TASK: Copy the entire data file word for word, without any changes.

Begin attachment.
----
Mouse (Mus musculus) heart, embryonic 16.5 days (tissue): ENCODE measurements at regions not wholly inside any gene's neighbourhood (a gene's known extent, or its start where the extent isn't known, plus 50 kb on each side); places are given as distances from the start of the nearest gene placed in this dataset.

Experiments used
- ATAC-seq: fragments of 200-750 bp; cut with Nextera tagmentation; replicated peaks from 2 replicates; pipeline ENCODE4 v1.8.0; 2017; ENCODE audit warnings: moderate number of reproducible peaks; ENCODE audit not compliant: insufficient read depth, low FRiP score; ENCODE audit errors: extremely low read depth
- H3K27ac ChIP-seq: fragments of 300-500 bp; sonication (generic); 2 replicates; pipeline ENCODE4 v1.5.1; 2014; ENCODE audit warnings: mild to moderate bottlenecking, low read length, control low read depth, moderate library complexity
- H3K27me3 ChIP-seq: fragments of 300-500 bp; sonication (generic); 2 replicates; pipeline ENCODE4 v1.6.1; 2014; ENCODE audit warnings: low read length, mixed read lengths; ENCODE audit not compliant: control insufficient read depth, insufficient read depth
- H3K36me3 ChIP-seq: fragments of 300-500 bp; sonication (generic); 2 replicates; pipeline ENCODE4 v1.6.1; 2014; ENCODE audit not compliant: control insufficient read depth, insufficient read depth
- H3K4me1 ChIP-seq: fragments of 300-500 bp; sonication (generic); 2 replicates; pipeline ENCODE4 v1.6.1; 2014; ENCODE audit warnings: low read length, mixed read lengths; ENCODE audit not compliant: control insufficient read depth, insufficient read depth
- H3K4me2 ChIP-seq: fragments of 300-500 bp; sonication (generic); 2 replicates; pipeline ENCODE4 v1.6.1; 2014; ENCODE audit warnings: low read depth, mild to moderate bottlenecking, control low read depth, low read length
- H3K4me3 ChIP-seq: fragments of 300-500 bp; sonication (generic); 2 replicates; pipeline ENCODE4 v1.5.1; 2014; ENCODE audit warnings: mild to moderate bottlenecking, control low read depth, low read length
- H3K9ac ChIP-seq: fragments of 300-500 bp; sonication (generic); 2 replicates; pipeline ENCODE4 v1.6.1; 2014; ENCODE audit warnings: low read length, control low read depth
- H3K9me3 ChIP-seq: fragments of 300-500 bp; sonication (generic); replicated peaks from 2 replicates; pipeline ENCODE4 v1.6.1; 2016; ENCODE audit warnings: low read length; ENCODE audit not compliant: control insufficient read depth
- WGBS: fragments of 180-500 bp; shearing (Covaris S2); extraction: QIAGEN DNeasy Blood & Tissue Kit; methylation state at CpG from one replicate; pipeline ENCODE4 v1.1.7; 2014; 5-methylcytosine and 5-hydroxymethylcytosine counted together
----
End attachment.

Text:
Mouse (Mus musculus) heart, embryonic 16.5 days (tissue): ENCODE measurements at regions not wholly inside any gene's neighbourhood (a gene's known extent, or its start where the extent isn't known, plus 50 kb on each side); places are given as distances from the start of the nearest gene placed in this dataset.

Experiments used
- ATAC-seq: fragments of 200-750 bp; cut with Nextera tagmentation; replicated peaks from 2 replicates; pipeline ENCODE4 v1.8.0; 2017; ENCODE audit warnings: moderate number of reproducible peaks; ENCODE audit not compliant: insufficient read depth, low FRiP score; ENCODE audit errors: extremely low read depth
- H3K27ac ChIP-seq: fragments of 300-500 bp; sonication (generic); 2 replicates; pipeline ENCODE4 v1.5.1; 2014; ENCODE audit warnings: mild to moderate bottlenecking, low read length, control low read depth, moderate library complexity
- H3K27me3 ChIP-seq: fragments of 300-500 bp; sonication (generic); 2 replicates; pipeline ENCODE4 v1.6.1; 2014; ENCODE audit warnings: low read length, mixed read lengths; ENCODE audit not compliant: control insufficient read depth, insufficient read depth
- H3K36me3 ChIP-seq: fragments of 300-500 bp; sonication (generic); 2 replicates; pipeline ENCODE4 v1.6.1; 2014; ENCODE audit not compliant: control insufficient read depth, insufficient read depth
- H3K4me1 ChIP-seq: fragments of 300-500 bp; sonication (generic); 2 replicates; pipeline ENCODE4 v1.6.1; 2014; ENCODE audit warnings: low read length, mixed read lengths; ENCODE audit not compliant: control insufficient read depth, insufficient read depth
- H3K4me2 ChIP-seq: fragments of 300-500 bp; sonication (generic); 2 replicates; pipeline ENCODE4 v1.6.1; 2014; ENCODE audit warnings: low read depth, mild to moderate bottlenecking, control low read depth, low read length
- H3K4me3 ChIP-seq: fragments of 300-500 bp; sonication (generic); 2 replicates; pipeline ENCODE4 v1.5.1; 2014; ENCODE audit warnings: mild to moderate bottlenecking, control low read depth, low read length
- H3K9ac ChIP-seq: fragments of 300-500 bp; sonication (generic); 2 replicates; pipeline ENCODE4 v1.6.1; 2014; ENCODE audit warnings: low read length, control low read depth
- H3K9me3 ChIP-seq: fragments of 300-500 bp; sonication (generic); replicated peaks from 2 replicates; pipeline ENCODE4 v1.6.1; 2016; ENCODE audit warnings: low read length; ENCODE audit not compliant: control insufficient read depth
- WGBS: fragments of 180-500 bp; shearing (Covaris S2); extraction: QIAGEN DNeasy Blood & Tissue Kit; methylation state at CpG from one replicate; pipeline ENCODE4 v1.1.7; 2014; 5-methylcytosine and 5-hydroxymethylcytosine counted together